Arne Doornebal is a Dutch freelance journalist working out of Kampala, Uganda. For Club Africa he shares his experiences living and working as a journalist in Africa
Getting tourism money into local pockets
Majority of lodges in Africa still in foreign hands
front of me is Lake Mutanda, in the very South-West of Uganda. The lake is
littered by small islands, while steep green hills rise up from the deep waters.
Every inch of land is cultivated here as Ugandans don’t want to miss out on any
possible income. From the dining room of our lodge we can overlook the waters as
the sun sets, in what is one of the most stunning views you can find in Uganda.
The owner of this lodge is from South Africa.
We started our 21-day tour at a German-owned place overlooking River Nile, after which we stayed at several Dutch and British-owned places. We spent only three out of 21 nights in Uganda in locally owned places, and these were the places where the customers complained the most. Customers indeed, as I worked as a tour guide for three weeks this summer.
Free advice to hotel owners
So why do foreigners prefer to stay in foreign-owned places? Are they all racists, trying hard to keep the money within their own ‘tribe?’ Well, not really. The inconvenient truth is that many locally-ran places simply don’t live up to the expectations of Western travellers. You may call them spoilt, yes, but if you want their money you just got to adjust to their standards.
We stayed at a locally-owned hotel in Hoima; epicentre of Uganda’s oil boom. The owners had put up a solar power system to heat the water. But on this cloudy day the system failed and the shower was cold. My clients complained. ‘What is this? Paying a hundred dollars per night and then still not having hot water?’ My free advice to hotel owners: get your act together. Showers need hot water, to be clean, and off course the water has to drop down from above. Just a tap and a basin are simply not appreciated by people not used to showering from a bucket.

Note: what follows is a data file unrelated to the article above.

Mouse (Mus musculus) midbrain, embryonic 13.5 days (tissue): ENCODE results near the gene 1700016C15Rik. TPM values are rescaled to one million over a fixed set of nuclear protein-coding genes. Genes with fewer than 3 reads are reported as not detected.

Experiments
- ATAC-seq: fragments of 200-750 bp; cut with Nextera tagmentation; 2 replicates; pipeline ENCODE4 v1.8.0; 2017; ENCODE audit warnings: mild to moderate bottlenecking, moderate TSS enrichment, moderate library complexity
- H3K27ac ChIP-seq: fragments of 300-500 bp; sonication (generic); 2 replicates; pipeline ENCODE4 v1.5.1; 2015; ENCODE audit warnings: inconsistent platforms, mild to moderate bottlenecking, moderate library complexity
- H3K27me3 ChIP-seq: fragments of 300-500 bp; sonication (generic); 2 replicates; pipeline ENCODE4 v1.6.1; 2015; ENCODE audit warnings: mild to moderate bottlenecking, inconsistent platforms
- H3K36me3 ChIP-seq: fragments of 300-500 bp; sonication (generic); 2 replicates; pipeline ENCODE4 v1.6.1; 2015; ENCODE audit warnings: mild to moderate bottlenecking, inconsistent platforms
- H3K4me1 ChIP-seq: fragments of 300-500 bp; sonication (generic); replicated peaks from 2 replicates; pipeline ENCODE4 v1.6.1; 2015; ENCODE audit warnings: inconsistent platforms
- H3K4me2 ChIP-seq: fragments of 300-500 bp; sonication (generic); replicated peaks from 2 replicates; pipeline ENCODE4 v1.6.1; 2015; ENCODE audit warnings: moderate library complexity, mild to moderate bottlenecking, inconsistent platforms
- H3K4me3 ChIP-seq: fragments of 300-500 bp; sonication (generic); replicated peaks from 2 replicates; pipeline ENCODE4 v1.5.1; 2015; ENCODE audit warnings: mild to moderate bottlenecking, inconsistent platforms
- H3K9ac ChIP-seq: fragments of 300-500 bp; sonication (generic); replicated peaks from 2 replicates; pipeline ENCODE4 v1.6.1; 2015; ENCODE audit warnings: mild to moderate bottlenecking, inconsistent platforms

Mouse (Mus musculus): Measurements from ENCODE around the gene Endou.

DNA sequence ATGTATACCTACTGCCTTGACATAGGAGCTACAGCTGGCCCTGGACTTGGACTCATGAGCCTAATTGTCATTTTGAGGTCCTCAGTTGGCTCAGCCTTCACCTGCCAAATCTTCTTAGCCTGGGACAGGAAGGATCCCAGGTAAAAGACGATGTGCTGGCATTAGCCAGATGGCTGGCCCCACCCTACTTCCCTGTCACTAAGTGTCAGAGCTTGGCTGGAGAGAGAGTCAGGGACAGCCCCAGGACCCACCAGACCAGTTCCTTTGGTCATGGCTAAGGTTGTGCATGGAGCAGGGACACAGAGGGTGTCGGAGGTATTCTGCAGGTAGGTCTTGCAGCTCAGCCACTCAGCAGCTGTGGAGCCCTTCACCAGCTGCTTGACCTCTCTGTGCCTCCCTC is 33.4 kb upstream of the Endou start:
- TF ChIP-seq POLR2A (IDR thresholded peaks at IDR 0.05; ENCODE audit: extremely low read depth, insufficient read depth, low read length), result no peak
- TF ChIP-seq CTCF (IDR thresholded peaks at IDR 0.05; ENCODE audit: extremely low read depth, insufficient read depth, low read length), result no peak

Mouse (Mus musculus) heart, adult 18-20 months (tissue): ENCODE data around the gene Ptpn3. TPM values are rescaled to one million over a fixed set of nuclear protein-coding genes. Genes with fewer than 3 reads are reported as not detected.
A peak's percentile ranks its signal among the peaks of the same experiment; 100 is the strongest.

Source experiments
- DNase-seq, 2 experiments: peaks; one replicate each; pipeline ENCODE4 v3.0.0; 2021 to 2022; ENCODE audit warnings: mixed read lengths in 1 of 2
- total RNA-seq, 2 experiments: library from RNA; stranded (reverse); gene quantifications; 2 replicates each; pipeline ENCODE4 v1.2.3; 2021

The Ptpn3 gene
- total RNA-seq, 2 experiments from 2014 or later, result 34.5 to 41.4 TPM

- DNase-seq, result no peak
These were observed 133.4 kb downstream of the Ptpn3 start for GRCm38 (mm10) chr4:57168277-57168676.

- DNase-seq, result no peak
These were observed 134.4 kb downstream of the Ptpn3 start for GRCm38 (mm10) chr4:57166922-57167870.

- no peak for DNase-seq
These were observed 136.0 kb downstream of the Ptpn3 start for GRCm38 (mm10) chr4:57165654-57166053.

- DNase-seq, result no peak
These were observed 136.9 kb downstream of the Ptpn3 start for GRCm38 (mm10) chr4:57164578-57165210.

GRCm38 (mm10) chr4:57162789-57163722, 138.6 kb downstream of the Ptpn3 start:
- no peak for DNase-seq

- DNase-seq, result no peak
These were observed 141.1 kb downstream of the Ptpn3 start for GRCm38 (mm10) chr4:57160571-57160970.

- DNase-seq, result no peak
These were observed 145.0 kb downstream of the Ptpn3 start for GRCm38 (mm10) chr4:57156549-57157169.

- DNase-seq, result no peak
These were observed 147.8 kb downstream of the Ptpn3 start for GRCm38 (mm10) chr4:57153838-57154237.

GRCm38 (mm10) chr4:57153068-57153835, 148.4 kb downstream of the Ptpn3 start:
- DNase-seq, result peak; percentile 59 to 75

To the communities
I learned a lot about tourism these weeks. The secret is that tourists want to see what they consider the ‘real’ Africa, as long as the hotels they stay in resemble the comfort of home. One other thing struck me. The group I had was going wild when we saw ten lions in a group. But most of them told me that it were the visits to local orphanages and schools (see photo) that made a lasting impression on them.
Friends of mine, who run the Matoke tour company, have developed an entire ‘schools and nature’ holiday in which tourists visit several schools, interact with local youth and visit projects. In the process, some donations might be left behind here and there. Days between the school visits are filled up with safaris. Although up to now sales have been disappointing, it is my guess that this concept may soon overtake ‘safari-only’ holidays. By now, Western travellers are starting to see that Africa is not only about elephants and gorillas. The true beauty of Africa lies in its people.
What would you suggest to keep more tourism dollars in the country?
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